Loading ...
Sorry, an error occurred while loading the content.

The Mystery of Jesse James Assassination and the KGC Treasures

Expand Messages
  • CCC
    KGC Brigade KnightsThe Mystery of Jesse James Assassination and the KGC Treasures By WesternHistory
    Message 1 of 1 , Mar 21, 2012
    • 0 Attachment
      KGC Brigade Knights
      The Mystery of Jesse James Assassination and the KGC Treasures
      By WesternHistory
      http://westernhistory.hubpages.com/hub/The-Mystery-of-Jesse-James-and-the-KGC-Treasures
       
      The Fate of Jesse James
      Today, there are people who do not believe that Jesse James was shot and killed by Robert Ford at his home in St. Joseph Missouri in 1882. Search on the web and you're sure to find the doubters.
       
      As some might already know, in 1995 the grave of James in Kearney Missouri was opened and the body exhumed. The circumstances that brought forth this rare event was a court order. sought and won by a J. Starrs. One reason this is remarkable is that at the time of Jesse Jame's death in 1882, he was positively identified including a part missing finger. In other words, in 1882 there didn't seem to be a question about who was shot and the newspapers of the day reported as much.
       
      The 1995 DNA testing on the remains took several days reportedly because of the poor nature of the remains. The result was that no usable DNA was found in the remains of bone fragments.
       
      DNA Testing and the James Cousin Theory
       
      Tests from teeth and hair recovered in 1978 from the original burial site on the James farm did produce usable mtDNA. Testing showed that this ample was identical to the mtDNA of two maternal relatives of James.The report stated that the odds would be enormous that a non relative would have the same mtDNA. Also, it was said that a Clay County Missouri official announced that the positive DNA match had a 99.7 degree of certainty. Case closed. Not really. Although there should be no reason to doubt the maternal DNA match, the doubters contend that the scientific findings are not in complete agreement with other scientific findings. If this sounds confusing, it is. One story floated about is that the body buried in Missouri was a cousin of Jesse James either died or was shot at the same time and that because the cousin was from the maternal side the DNA would certainly match. The problem here is that i haven't found any information that a cousin died at that time. I would have expected to see some record of this from 1882.
       
      Without getting too scientific because the report issued by the doubters is quite lengthy, the question centers around the sample of a supposed James relative the DNA was tested against. Whoever was used as a comparison profile would have been several generations removed, however if the relatives were indeed from the maternal side the DNA sample should be accurate.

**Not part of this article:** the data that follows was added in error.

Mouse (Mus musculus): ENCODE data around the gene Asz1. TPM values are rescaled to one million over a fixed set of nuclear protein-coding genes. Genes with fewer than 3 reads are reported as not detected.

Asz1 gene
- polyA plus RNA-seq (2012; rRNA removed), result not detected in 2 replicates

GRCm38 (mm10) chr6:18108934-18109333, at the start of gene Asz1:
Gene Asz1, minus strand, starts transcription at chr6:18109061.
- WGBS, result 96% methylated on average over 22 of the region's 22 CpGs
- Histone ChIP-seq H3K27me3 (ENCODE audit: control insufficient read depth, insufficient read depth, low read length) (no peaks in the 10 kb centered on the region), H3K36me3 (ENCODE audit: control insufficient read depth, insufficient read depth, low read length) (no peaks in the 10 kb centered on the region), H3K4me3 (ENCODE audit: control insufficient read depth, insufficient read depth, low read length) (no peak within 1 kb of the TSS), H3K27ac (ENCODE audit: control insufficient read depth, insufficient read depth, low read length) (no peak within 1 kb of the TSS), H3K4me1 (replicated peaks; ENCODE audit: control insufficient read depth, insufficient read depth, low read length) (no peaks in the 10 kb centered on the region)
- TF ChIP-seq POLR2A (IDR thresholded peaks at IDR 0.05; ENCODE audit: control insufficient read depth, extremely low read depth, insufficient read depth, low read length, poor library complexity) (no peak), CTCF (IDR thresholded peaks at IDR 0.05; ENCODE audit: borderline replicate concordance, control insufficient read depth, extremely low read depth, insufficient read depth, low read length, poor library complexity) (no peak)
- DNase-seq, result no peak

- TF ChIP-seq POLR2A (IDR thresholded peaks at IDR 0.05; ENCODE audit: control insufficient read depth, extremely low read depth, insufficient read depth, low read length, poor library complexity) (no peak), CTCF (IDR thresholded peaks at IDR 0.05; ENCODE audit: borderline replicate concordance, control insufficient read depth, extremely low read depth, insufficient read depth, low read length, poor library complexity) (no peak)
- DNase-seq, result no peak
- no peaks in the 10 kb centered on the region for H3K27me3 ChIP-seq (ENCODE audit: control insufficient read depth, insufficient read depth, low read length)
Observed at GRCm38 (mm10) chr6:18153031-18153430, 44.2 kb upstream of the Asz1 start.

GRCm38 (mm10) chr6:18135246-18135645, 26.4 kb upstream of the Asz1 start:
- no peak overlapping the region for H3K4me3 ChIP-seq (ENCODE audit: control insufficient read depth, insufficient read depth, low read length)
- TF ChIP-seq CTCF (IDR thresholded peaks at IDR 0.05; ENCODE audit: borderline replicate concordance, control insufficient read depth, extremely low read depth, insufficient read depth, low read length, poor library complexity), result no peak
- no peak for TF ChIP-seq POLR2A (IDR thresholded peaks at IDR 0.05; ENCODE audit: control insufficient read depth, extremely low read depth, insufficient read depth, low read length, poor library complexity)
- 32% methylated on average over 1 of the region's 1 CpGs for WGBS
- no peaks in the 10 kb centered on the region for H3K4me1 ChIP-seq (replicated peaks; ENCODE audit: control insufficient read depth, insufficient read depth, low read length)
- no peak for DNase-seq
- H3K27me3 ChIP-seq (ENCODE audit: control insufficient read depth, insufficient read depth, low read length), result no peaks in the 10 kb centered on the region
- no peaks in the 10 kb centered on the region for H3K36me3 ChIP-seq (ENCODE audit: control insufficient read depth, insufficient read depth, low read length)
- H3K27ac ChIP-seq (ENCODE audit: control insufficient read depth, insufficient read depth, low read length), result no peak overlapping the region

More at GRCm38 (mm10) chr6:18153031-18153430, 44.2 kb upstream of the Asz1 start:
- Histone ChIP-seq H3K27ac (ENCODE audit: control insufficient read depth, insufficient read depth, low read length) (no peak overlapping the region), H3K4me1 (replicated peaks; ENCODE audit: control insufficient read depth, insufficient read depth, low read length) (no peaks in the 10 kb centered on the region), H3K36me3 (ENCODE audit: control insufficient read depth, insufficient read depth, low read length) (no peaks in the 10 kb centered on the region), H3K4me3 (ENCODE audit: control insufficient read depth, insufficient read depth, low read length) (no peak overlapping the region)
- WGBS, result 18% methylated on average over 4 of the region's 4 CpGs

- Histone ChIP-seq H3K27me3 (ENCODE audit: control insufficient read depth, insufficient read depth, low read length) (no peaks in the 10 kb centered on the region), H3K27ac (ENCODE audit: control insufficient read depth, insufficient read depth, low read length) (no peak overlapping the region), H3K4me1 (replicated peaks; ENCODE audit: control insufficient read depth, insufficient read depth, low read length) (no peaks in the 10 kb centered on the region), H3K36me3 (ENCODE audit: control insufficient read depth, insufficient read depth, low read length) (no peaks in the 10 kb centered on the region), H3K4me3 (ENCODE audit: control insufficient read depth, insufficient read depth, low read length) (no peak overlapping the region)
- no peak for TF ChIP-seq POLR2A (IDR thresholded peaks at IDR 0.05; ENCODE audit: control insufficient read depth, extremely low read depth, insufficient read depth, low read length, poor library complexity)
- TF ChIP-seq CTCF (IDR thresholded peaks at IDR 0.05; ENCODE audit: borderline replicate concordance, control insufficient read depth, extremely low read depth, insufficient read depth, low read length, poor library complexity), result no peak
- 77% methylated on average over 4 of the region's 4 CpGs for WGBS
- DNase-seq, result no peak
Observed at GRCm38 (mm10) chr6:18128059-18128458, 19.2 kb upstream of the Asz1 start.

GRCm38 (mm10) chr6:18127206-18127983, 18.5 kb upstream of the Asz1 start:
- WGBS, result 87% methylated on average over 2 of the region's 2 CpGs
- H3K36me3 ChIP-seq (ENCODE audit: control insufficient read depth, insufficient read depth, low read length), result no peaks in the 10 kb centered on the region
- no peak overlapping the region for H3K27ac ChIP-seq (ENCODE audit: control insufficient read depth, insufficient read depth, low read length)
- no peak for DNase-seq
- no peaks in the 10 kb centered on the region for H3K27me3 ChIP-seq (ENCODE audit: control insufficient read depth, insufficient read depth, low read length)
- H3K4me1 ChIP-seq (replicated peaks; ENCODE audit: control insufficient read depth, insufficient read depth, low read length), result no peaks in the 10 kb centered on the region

The belief of the conspiracy theorists is that contrary to popular opinion, someone else was shot in 1882 and that Jesse James lived a long life and fathered more children. This of course goes against the story of Robert Ford shooting James as he was adjusting a picture on the wall. This scenario was also portrayed in the movie of several years ago. James was living at the time under the assumed name of Thomas Howard. The body that was taken to Kearney Missouri for burial was that of Thomas Howard at the time. If indeed it was James, and people at the scene have confirmed that, he was known at the time as Thomas Howard.
       
      If the above isn't enough, there are still people residing in Granbury Texas, just southwest of Fort Worth, who claim the real Jesse James was none other than former Granbury resident, J. Frank Dalton. Dalton passed away in 1951 at the alleged age of 104. J. Frank Dalton's headstone reads "Jesse Woodson James". There's also an inscription on the grave marker that say "Supposedly Killed in 1882". A judge in Hood County Texas ordered the exhumation of Dalton (James?) in the year 2000. DNA testing in Granbury did not produce a match. Regardless, there still seems to be many in Granbury Texas who still believe that Dalton was really Jesse James. One reason this is so is that a grandson of the Granbury man was supposedly a dead ringer for Jesse James when the grandson was younger. It has also been said that after dalton's death in Granbury, some family photos and artifacts were found that convinced them. The problem here is that, if indeed these photos, etc existed, I'm sure they would have been displayed and i haven't seen them or know where they might be.